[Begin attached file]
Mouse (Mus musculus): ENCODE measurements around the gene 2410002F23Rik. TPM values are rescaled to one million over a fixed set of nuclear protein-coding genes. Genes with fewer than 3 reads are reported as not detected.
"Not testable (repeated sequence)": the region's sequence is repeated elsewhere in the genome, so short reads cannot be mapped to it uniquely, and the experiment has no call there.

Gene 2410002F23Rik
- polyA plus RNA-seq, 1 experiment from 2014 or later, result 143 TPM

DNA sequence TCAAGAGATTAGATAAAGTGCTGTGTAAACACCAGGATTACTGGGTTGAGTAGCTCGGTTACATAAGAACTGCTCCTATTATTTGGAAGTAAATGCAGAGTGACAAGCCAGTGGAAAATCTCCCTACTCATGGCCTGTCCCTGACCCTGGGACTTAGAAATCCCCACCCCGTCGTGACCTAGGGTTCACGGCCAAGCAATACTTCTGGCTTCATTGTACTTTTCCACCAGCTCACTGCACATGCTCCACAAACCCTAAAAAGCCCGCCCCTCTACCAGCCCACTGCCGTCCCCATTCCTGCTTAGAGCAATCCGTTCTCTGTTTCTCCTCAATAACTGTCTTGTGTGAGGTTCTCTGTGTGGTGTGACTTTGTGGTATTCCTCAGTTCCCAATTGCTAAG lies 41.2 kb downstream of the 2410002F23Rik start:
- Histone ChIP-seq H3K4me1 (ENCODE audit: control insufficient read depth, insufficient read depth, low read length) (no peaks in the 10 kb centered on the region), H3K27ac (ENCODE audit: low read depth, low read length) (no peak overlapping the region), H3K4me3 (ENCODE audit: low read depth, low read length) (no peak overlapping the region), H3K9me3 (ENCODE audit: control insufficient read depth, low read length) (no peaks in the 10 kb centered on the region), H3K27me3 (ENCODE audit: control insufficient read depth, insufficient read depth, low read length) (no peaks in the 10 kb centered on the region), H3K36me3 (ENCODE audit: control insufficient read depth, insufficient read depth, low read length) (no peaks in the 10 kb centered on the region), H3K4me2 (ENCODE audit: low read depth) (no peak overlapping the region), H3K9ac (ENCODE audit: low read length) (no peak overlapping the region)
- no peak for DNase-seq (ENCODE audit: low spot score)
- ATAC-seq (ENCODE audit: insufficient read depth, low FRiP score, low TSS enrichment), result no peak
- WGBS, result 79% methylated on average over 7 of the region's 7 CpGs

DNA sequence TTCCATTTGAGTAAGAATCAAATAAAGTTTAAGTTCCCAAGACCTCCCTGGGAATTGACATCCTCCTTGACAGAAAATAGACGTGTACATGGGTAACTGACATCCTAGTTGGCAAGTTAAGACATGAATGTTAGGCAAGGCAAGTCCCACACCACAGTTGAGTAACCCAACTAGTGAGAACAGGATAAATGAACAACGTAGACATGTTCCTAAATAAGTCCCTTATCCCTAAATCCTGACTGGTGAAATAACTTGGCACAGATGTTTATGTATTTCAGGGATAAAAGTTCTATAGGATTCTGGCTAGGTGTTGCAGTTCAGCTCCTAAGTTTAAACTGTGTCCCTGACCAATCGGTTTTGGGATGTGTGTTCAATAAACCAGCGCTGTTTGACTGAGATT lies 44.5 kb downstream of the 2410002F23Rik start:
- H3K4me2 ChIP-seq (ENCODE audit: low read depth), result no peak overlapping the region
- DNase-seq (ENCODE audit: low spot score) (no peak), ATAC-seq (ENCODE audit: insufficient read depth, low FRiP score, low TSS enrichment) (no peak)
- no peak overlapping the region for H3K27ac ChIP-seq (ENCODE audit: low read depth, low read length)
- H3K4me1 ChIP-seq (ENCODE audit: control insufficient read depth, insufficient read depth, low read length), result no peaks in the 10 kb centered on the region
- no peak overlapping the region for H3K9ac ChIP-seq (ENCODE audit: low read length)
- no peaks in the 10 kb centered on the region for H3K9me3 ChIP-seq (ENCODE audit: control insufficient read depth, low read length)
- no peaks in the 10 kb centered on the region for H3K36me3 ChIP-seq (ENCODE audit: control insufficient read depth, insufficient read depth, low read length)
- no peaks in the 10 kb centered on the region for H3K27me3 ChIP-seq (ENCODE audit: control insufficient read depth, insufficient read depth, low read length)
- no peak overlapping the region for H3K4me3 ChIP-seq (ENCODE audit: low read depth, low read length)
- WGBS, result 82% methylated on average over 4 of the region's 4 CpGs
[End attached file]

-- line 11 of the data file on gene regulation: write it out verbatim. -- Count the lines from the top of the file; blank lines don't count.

- H3K4me2 ChIP-seq (ENCODE audit: low read depth), result no peak overlapping the region